“The early years of a child is one of the most important windows to build strong parent-child connections that shape the child’s confidence and boost their resilience.”

Capture the Wonder for Children’s Day

To help parents, FOTF has launched a campaign leading up to Children’s Day (October 8). Dubbed Capture the Wonder and sponsored by NTUC FairPrice Foundation, the campaign runs from September 24 till October 10.

Capture the Wonder hopes to provide some practical tools for parents to practise intentionality.”

Said Mrs Koh-Hoe: “While coming alongside parents in the struggles they face during this season, Focus on the Family Singapore also hopes to encourage them to rekindle the joys of their unique journey as they work out their own rhythm of personal responsibilities, self-care and time with their child.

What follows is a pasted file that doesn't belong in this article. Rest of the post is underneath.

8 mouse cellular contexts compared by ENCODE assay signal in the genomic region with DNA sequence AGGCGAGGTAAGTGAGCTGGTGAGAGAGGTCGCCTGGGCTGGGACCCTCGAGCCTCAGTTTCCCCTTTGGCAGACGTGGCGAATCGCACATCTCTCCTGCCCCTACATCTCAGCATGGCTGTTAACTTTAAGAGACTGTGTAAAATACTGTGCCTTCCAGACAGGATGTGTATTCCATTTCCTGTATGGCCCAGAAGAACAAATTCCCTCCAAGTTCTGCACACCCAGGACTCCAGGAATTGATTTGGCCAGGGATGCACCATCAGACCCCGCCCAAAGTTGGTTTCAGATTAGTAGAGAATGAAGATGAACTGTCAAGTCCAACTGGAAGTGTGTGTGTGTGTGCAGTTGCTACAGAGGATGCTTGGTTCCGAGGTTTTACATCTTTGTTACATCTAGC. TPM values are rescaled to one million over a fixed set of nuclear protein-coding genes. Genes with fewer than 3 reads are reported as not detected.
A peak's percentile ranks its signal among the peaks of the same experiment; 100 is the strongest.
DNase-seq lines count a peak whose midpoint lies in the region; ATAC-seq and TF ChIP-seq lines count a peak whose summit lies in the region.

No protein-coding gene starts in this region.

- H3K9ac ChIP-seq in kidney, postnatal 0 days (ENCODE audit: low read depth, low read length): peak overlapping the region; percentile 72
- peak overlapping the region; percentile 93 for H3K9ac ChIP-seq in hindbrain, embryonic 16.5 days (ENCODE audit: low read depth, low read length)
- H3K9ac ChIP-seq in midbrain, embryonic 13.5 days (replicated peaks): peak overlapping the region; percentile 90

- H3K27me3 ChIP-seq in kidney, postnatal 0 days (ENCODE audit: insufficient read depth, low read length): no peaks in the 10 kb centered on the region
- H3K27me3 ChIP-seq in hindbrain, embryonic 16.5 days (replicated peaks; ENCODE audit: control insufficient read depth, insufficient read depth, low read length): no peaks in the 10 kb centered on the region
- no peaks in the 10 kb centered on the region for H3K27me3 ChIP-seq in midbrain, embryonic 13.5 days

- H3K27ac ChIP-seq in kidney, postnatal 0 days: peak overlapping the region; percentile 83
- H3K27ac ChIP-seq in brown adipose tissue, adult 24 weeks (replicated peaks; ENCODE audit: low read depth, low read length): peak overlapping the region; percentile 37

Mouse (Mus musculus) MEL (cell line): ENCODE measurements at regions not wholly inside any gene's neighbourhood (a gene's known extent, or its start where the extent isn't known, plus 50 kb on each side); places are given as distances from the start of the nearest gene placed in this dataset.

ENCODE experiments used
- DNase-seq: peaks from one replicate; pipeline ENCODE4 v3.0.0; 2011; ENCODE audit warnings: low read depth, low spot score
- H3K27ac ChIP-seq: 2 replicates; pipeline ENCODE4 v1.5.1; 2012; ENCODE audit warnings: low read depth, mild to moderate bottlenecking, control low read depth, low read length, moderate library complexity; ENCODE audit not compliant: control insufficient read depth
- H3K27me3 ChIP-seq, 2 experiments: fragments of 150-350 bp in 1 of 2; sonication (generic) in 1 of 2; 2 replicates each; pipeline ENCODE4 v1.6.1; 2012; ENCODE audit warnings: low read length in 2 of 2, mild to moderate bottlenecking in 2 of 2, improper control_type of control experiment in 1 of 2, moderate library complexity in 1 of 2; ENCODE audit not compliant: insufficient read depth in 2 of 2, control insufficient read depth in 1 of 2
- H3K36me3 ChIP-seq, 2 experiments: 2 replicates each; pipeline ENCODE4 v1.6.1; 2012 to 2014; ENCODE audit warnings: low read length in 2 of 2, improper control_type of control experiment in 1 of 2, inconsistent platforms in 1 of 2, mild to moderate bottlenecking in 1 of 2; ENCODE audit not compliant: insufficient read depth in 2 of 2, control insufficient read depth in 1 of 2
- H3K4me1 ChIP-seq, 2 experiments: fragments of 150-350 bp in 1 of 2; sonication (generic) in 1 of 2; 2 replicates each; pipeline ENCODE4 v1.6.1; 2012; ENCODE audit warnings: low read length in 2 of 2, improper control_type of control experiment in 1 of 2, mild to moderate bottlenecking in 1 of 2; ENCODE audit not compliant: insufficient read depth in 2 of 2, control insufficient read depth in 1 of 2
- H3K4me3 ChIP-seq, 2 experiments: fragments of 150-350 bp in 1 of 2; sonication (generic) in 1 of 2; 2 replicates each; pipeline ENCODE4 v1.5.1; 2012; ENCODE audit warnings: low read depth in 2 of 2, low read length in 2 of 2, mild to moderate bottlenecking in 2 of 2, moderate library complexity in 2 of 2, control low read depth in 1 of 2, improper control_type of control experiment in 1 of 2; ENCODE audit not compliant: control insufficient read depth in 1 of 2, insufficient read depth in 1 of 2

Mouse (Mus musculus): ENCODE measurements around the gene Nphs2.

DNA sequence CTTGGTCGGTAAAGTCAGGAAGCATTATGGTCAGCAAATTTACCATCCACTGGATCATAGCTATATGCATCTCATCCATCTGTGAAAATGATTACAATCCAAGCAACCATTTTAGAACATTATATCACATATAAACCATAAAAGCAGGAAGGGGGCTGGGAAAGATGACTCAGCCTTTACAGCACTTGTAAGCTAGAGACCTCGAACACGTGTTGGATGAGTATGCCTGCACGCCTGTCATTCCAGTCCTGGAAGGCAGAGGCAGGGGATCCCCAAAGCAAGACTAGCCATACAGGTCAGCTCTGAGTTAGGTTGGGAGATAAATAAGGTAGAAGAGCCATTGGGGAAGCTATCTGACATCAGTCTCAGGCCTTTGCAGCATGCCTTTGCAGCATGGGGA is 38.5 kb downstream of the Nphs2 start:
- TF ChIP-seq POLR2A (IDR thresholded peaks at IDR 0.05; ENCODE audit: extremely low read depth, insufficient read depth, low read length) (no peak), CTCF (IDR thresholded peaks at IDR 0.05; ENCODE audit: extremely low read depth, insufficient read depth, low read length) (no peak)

“As a mum myself, I can identify with the stress that parents undergo. 

Capture the Wonder hopes to provide some practical tools for parents to practise intentionality, set their phones – and worries – aside, and delight in their children once again.”

Leading up to Children’s Day (October 8), Focus on the Family Singapore has created a series of resources to help parents find joy in parenting even in the midst of uncertainties created by the pandemic.

Included is a specially developed e-guide titled The Wonder Guide: How to Make the Most of Quality Time with Your Child. The guide, complimentary to the first 1,000 parents, has hacks for parents hoping to connect with their children, practical tips to support their children’s developmental needs, conversation starters and easy-to-do activities.